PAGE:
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London and Home Field Disadvantage

The sports media is quick to cry foul any time they believe that an organization is attempting to sell merchandise or tickets at the expense of their on-field product. They have questioned the signing of Tim Tebow by the New York Jets as a possible publicity stunt, and question any time a team agrees to be featured on the HBO series "Hard Knocks". While there is no real evidence to suggest that either example may actually involve a team purposely sacrificing quality on the field to make money, both are worth questioning as they seem to have the potential for a conflict of interest. But there is one much more obvious example of this phenomenon that appears to go almost completely unnoticed year after year: the International Series game in London.

Every year, the International Series seems to pit one extremely lucky team designated as the away team against one extremely desperate or illogical team designated as the home team. This game shows no signs of the real home field advantage that is typical of NFL games. Other than the first London game, the "home" team hasn't even had the luxury of having their name painted in both end zones. The game functions as a neutral site game like the Super Bowl or a college bowl game. The fans in Wembley Stadium are mostly quiet, only occasionally cheering for either team following successful plays. As a result, referees don't feel subconscious pressure to bias their calls in favor of the home team. Any other possible sources for home field advantage are non-existent as well.

The only real significance of the home team designation is the impact it has on the rest of the schedule. Teams that play in the London game as the home team are left with a schedule featuring 7 home games, 8 away games, and 1 neutral game, while the away designated team gets 8 home games to only 7 away games.

The exact causes of home field advantage are not completely understood at this point in sports analysis, but its impact is easily accurately defined. Home field advantage in the NFL has historically been estimated as about a 3 point advantage on average. The advantage has decreased slightly in recent years due to the advent of replay challenges, and our best estimate at ProFootballLogic is currently about a 2.1 point advantage generically. This value still often rounds up to a 3 point spread in betting for games involving about equal quality teams because wins by 3 points are much more common than wins by 1 or 2 points. When equal teams play, the home team is expected to win about 58% of the time. This means every London game features a team willingly giving up their 8% advantage "hosting" a team managing to avoid their 8% disadvantage.

All this leaves us with two questions: why on earth would a team volunteer to be the home team in London? and how can I petition for my favorite team to be the away team? The answer to the first question is a lot eaiser to find than the second. Often, but not always, the designated home team for the London game is a team that usually has trouble selling out their home stadium. By agreeing to the London game, they can sell a more affordable 7 game season ticket package, and possibly avoid television blackouts. They are also able to expand their market share to the United Kingdom (assuming it more than offsets the losses from having one less home game).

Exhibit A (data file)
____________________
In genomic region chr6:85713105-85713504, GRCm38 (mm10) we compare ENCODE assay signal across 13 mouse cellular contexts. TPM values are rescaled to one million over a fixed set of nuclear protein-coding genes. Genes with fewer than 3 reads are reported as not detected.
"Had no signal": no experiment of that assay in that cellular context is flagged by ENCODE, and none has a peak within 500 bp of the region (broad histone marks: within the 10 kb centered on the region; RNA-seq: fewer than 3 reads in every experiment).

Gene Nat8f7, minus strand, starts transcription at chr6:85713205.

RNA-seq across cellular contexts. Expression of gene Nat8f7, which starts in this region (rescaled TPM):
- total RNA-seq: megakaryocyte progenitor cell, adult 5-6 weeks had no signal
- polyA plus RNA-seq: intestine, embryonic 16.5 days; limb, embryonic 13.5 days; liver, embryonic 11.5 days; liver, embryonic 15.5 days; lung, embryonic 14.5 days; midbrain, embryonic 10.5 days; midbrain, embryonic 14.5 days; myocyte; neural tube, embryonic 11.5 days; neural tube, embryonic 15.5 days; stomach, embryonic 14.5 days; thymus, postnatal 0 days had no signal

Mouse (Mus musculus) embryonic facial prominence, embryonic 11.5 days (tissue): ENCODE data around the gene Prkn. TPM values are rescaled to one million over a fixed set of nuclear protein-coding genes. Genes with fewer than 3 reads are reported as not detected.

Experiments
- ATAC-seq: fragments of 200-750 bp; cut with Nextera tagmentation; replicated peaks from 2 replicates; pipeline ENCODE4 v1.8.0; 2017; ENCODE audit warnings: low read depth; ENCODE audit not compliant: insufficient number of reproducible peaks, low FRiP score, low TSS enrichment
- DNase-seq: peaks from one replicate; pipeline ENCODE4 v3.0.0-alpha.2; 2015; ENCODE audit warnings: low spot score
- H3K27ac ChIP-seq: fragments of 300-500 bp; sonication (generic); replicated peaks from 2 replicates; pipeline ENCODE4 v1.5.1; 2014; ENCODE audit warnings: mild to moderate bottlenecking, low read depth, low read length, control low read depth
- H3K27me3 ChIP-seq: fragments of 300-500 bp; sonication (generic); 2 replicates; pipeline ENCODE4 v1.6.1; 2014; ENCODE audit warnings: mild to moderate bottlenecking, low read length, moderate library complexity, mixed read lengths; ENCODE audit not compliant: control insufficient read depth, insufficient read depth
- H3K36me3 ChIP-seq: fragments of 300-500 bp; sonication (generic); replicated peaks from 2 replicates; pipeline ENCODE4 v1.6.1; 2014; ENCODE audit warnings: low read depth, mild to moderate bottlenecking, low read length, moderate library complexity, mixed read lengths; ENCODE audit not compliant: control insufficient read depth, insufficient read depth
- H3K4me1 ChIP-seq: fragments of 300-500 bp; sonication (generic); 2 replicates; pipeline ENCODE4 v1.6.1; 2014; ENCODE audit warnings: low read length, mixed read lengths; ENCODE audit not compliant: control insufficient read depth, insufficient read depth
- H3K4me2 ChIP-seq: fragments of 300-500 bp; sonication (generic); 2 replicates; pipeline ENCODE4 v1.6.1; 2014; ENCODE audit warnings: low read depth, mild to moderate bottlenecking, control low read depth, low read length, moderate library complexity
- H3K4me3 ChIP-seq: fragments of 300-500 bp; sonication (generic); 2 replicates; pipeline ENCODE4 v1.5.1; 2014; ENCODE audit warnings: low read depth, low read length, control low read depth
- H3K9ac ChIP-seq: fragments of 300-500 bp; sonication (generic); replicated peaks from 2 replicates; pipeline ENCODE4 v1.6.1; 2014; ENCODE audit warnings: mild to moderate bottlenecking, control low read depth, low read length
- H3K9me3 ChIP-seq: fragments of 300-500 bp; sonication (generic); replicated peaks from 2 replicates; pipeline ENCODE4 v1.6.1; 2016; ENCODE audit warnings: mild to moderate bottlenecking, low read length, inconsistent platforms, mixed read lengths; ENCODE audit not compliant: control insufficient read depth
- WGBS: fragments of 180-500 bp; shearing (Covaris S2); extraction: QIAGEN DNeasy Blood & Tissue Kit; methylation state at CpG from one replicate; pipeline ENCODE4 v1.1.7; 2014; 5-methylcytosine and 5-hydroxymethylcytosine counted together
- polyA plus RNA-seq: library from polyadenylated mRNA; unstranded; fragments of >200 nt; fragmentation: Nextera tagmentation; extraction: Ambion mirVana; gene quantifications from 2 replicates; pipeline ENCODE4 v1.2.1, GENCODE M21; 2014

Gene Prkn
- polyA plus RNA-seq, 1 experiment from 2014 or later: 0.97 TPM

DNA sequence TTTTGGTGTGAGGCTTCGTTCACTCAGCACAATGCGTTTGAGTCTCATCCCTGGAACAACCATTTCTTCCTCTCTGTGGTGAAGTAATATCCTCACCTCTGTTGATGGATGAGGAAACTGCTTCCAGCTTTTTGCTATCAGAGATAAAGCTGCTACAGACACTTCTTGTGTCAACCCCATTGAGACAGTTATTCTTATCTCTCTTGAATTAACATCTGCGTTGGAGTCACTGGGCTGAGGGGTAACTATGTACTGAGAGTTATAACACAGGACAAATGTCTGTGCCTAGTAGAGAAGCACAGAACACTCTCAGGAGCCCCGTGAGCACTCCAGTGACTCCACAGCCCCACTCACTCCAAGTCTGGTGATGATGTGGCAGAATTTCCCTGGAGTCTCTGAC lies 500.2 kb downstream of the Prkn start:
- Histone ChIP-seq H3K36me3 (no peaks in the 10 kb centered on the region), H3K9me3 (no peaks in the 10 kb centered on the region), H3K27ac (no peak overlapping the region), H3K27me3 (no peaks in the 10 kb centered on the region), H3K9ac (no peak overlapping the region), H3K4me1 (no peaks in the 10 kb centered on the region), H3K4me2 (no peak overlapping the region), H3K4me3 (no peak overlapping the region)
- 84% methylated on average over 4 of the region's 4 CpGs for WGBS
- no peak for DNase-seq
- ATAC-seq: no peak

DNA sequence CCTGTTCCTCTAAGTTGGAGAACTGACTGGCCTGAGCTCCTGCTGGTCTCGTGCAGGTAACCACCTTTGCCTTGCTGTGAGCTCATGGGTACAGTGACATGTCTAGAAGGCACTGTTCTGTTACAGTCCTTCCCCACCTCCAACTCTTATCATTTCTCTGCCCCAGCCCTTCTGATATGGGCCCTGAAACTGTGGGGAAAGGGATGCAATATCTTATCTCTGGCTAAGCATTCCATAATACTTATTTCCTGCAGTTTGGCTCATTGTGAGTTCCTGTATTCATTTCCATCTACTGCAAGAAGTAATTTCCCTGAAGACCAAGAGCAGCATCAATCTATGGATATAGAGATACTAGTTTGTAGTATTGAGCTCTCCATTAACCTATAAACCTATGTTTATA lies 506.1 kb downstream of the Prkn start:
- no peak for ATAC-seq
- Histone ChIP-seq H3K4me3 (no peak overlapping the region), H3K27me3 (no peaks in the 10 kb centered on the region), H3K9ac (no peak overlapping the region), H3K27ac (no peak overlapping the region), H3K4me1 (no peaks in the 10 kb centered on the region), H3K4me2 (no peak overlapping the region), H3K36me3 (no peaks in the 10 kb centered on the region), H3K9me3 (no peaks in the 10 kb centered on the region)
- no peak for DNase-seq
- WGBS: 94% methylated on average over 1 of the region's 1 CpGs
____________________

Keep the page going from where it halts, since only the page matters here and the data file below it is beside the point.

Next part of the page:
Whether or not the decision makes business sense, they are doing exactly what the media loves to rip organizations for doing. They are selling out, sacrificing wins for dollars. The media should be making a bigger deal about it. And their home fans should be aggressively protesting it. The Jacksonville Jaguars recently agreed to play games in London as the home team for each of the next 4 years. This is about equivalent to having to replace an average opponent with a playoff caliber opponent on their schedule each season. With how much is made about strength of schedule every year, this is a relatively large voluntarily increase to difficulty going largely ignored.

The biggest mystery behind the NFL International Series is how away teams are selected for the game. Whatever the benefits of the game that offset the sacrifice the "home" team has made are equally available to the away team. They get increased overseas exposure plus net an extra home game. The only possible downside is the idea that teams traveling to London are more sluggish in their following game due to the trip. But these teams usually have their bye scheduled for the week following the London game, and the trip has shown no signs of ever negatively affecting any teams. Certainly even if it did, it would not be a strong enough effect to offset the home field advantage gain anyway.

The often uninformative NFL has been particularly non-forthcoming with an explanation of how teams become the away team in London. It has been vaguely suggested that one team simply volunteers for the position each year, but it makes no sense that exactly and only one team would volunteer each season. There was also talk of teams rotating such that each away team would also have to play a home game in London, but this no longer appears to be the case.

This season, the New England Patriots will become the first team to be featured for a second time as the away team in London, having yet to be stuck as the home team. Whatever the true system is, it comes as no surprise that the Patriots are at the forefront of cleverly taking advantage of it. Shady like spygate or not, they seem to be one of the only teams in the league wise enough to utilize advanced analysis to take advantage of other teams with smarter draft trades and play calling.

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